David Davis, the senior Conservative MP and former shadow home secretary, has launched a scathing attack on what he calls “crony capitalism” of the current government, accusing it of being “far too close” to big business and “shamelessly courting” Rupert Murdoch.
Davis, who narrowly lost the leadership to David Cameron in 2005, also criticises the government’s “terrible pickle” over the £1 million bonus given to RBS’s Stephen Hester, saying: “Apparently the government…feared Hester would quit if it vetoed the bonus. So what?”
In an exclusive article for Prospect’s March issue, Davis writes that “when it comes to crony capitalism, government is often not the solution, but part of the problem…If it is not addressed, Britain’s crony capitalism will inflict huge damage to our interests, economy, industry and society. The gap between achievement and reward will widen. Social mobility will continue to fall. It will also continue to stifle growing businesses, destabilise our banking sector, and poison our politics.”
As controversy continues to rage around Rupert Murdoch’s News International media empire, the senior Conservative criticises Cameron’s closeness to the mogul. “Crony capitalism has also characterised political leaders’ relationships with the press,” he writes. “Prior to the phone hacking scandal, the shameless courting of Rupert Murdoch and other media moguls by politicians was no less unedifying for being standard practice. That cosiness went far beyond exclusive interviews and off the record briefings.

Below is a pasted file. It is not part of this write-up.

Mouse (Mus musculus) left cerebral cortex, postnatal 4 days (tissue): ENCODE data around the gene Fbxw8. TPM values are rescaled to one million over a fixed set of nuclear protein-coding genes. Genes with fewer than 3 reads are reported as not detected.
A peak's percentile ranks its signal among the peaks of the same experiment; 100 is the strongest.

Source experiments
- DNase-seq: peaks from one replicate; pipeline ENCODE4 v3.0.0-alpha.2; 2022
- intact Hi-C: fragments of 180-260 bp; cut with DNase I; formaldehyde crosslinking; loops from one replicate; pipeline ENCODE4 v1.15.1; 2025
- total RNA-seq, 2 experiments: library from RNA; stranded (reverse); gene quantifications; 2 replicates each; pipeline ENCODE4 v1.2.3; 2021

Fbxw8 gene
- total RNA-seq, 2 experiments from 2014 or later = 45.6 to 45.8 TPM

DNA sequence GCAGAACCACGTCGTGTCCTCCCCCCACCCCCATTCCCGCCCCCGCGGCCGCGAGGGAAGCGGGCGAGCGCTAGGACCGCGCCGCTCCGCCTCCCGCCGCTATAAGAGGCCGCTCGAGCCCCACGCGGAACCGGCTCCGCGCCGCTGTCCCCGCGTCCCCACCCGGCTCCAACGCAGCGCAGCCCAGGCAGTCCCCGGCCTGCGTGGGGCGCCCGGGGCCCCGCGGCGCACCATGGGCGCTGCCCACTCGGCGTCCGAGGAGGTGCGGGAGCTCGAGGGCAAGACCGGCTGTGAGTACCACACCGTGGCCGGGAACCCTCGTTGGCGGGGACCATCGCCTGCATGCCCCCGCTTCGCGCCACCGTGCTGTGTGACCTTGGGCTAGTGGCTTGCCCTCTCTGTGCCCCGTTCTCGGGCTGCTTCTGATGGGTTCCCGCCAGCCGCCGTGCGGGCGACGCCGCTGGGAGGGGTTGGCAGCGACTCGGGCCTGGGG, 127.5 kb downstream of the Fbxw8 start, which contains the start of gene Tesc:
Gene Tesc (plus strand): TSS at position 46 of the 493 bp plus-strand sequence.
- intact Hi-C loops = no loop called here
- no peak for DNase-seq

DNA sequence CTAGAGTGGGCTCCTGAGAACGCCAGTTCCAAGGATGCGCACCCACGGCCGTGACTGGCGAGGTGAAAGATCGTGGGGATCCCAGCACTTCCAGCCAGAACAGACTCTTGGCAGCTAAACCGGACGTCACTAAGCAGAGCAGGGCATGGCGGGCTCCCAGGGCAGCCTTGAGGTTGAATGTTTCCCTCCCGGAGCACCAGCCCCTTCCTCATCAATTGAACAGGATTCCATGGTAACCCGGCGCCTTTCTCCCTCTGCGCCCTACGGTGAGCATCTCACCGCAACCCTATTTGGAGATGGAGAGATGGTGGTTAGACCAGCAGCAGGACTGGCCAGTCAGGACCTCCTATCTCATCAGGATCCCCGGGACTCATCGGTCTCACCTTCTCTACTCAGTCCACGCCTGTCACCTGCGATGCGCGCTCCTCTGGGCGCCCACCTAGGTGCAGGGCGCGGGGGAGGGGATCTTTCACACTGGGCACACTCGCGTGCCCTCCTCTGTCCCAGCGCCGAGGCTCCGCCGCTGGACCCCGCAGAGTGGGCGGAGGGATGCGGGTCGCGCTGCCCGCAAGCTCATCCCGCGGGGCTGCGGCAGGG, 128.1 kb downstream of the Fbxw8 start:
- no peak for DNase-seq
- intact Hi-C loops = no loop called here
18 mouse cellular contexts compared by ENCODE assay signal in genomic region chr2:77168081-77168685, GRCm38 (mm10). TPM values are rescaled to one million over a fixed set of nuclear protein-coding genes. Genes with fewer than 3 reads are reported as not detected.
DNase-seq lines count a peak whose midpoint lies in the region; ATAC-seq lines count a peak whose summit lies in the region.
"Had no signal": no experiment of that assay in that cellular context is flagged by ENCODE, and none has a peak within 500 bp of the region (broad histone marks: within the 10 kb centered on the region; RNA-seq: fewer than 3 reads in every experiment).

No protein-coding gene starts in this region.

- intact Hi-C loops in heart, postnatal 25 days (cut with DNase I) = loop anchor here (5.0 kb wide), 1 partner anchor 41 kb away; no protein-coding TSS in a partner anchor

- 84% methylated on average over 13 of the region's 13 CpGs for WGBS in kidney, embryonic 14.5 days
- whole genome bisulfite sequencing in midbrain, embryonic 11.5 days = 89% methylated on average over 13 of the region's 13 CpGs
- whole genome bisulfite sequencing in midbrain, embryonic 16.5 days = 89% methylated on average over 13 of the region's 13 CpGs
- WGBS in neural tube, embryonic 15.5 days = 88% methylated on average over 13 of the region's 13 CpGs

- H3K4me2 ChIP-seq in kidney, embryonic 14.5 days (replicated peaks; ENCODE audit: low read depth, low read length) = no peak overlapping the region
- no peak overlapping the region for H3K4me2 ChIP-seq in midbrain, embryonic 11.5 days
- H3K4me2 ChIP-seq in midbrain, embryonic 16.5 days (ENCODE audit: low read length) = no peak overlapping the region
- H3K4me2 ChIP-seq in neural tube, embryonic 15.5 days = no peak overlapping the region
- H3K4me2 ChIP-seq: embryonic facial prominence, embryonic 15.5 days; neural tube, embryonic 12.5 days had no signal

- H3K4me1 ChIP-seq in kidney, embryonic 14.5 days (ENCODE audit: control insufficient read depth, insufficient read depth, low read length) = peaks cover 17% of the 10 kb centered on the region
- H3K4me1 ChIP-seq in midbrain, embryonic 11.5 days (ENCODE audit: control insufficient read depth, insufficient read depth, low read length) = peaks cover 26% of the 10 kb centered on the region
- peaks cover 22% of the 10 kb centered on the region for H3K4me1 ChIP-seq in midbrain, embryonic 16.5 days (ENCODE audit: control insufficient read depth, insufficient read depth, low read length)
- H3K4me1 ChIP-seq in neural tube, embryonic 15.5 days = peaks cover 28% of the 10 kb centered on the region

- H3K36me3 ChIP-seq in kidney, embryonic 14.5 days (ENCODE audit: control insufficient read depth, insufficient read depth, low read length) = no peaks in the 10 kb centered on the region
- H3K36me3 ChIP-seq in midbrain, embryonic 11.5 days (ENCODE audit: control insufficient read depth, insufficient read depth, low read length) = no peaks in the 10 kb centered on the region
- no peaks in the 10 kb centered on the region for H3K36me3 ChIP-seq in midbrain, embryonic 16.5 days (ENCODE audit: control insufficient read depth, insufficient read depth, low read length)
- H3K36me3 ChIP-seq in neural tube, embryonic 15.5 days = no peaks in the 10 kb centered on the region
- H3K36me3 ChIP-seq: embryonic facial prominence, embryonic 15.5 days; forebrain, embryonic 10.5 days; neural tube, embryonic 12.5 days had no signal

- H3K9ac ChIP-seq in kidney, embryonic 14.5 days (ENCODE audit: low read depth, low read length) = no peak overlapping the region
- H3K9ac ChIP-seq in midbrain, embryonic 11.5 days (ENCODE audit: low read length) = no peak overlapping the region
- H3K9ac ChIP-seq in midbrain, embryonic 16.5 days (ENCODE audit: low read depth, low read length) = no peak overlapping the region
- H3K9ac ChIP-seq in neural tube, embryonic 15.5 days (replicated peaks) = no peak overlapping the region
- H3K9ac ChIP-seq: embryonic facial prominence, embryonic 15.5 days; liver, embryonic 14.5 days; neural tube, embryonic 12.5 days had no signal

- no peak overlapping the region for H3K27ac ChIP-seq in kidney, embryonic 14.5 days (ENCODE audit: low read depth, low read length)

“David Cameron has accepted in parliament that he got too close to newspaper proprietors after becoming leader. It is arguable that the Leveson inquiry should be looking as much at the behaviour of political leaders as at the behaviour of newspaper editors.”
Davis spreads the blame for what he calls “the network state” across government departments: “Wherever you look in Whitehall the government is too close to big business…In business, we need to drop the idea that biggest is best, and that Britain’s economic health is well served by focusing ministerial attention on a few dozen multinational corporations. The Ministry of Defence’s disastrous record in public procurement is partly a product of an overly cosy relationship with a few suppliers. The Department of Energy and Climate Change’s clumsy environmental policies stem from close contacts with half a dozen enormous companies.”